Watched about six hours of TV today. Would've gone to the library in Warwick (the town, not the university) to borrow Justin Cronin's The Passage, but someone's already taken it out. So instead, a marathon TV session. First up was the premiere of the American remake of Skins, which slavishly copies its British predecessor, while throwing in a weak jibe or two at Gossip Girl. If MTV wants to create a new cultural phenomenon though, one that's somewhere just above Jersey Shore in its trash value, it needs to diverge from the British storylines, and fast. This premiere episode felt way too contrived, and James Newman's Tony came off as a caricature rather than someone believably superior to the rabble he moves among. Speaking of superiority, House is back with new episodes, but sadly, the punchlines are getting a bit flat after seven seasons. Look, Jesse Spencer is reasonably attractive, but the repeated mentions of his pretty mug are getting really tedious. I liked Amber Tamblyn's character when she first showed up, but the writers aren't doing anything with her, and now she's just boring because she isn't adding anything new to the dynamic of the team. (Olivia Wilde was bland, but at least she was very attractive.) Brilliant moment for Lisa Edelstein in this episode though: 'Yes, you will be in hell, but I will feel better having you there. That is what a relationship is. We average our misery.'
Followed that with back-to-back episodes of Hawaii Five-0, since I completely missed its return last week. I started out feeling quite indifferent about this, but it's grown to become one of my favourite new shows from the 2010-11 season. It's another remake, but I'm too young to have seen the original, so I don't really care about that. Masi Oka's recurring coroner character is awesome, by the way. Hearing Alex O'Loughlin mangle Mandarin, not so much. I will say, the overall plot development in each episode is pretty standard, and the larger story arc regarding Steve McGarrett's father is developing quite slowly, but the banter being Steve and Danny is great fun. (Randomly, Scott Caan looks a lot like his father.) Moving on, I watched the pilot for Harry's Law. It's been ages since I've seen anything by David E. Kelley, famous for legal dramas The Practice, Ally McBeal and Boston Legal, so I've been looking forward to this. The pilot apparently did great in the ratings, despite being savaged by critics. I'm ambivalent myself. I think it's trying too hard and at some points was a tad preachy, like Harry's closing argument scene. I'll give it one more week, and if nothing grabs me, I'm striking this one off my list.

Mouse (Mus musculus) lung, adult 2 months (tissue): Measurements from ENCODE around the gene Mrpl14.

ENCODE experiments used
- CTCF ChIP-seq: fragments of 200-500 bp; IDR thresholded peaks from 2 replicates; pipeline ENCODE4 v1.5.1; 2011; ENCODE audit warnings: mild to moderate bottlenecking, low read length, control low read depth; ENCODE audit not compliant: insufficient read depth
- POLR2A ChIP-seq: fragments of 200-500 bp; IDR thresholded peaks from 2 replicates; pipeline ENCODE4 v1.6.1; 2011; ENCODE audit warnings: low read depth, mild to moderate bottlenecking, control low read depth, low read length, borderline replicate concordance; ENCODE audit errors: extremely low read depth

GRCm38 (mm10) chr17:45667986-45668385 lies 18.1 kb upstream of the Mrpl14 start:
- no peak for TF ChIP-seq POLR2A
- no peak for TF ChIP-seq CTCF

To round things off, new episodes of Lie To Me, Pretty Little Liars, and the American remake of Being Human. I maintain that Lightman is basically House-lite. I mean, their shows even share a network, this fact in itself a bit of an oddity, given that Fox's other hot properties are American Idol and Glee. (I don't know if Fringe can be considered in the same league, even if it's from J. J. Abrams.) Then again, Fox has always seemed to be the most bizarre of the broadcast networks. As for Pretty Little Liars, it's my other favourite new show, but can I just say, it's funny how Ian Harding plays a teacher on the show, when in real life, he's younger than one of his students (Brant Daugherty). American television and its penchant for casting people in their twenties as teenagers! (Case in point: Gossip Girl.) I'm really curious to see how the whole first season pans out because this was a 13-episode summer series that then got picked up for a full 22-episode order, as well as being 'promoted' to the autumn/winter schedule. If that's not success in TV terms, I don't know what is. I don't know if the show has a life beyond the revelation of the identity of 'A', so I'm betting that's not going to happen this season. As for the remake of Being Human, it's okay, but same caveat. It needs to get away from the British storylines, and with the ending of the premiere, it's already heading in that direction.